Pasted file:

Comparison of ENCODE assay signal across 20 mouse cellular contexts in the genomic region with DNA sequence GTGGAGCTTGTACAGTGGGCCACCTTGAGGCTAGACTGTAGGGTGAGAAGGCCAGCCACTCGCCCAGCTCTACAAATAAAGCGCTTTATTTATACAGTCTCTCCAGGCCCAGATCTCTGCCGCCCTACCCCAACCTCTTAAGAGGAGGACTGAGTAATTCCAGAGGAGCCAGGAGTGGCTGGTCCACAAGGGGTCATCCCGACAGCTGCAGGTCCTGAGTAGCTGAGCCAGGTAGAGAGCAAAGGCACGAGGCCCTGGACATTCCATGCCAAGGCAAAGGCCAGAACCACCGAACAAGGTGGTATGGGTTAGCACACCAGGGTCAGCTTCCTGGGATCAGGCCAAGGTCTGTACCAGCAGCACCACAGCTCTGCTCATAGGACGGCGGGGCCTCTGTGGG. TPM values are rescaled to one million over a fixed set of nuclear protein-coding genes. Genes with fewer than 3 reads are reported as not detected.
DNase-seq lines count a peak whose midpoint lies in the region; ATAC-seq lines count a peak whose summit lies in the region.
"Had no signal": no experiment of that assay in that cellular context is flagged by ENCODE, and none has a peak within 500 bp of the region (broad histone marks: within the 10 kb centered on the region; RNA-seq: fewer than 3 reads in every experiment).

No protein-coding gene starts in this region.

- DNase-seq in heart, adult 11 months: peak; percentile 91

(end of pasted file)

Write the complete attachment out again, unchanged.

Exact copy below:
Comparison of ENCODE assay signal across 20 mouse cellular contexts in the genomic region with DNA sequence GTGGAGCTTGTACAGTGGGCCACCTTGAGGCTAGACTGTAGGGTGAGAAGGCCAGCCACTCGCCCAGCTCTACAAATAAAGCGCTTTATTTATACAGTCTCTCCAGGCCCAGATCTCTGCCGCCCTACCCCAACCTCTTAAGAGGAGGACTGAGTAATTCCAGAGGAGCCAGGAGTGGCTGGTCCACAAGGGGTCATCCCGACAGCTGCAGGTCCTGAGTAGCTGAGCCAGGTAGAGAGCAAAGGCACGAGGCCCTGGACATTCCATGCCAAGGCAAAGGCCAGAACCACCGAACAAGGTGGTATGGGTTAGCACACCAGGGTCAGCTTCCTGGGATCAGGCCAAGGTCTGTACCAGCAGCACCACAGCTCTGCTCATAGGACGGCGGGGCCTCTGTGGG. TPM values are rescaled to one million over a fixed set of nuclear protein-coding genes. Genes with fewer than 3 reads are reported as not detected.
DNase-seq lines count a peak whose midpoint lies in the region; ATAC-seq lines count a peak whose summit lies in the region.
"Had no signal": no experiment of that assay in that cellular context is flagged by ENCODE, and none has a peak within 500 bp of the region (broad histone marks: within the 10 kb centered on the region; RNA-seq: fewer than 3 reads in every experiment).

No protein-coding gene starts in this region.

- DNase-seq in heart, adult 11 months: peak; percentile 91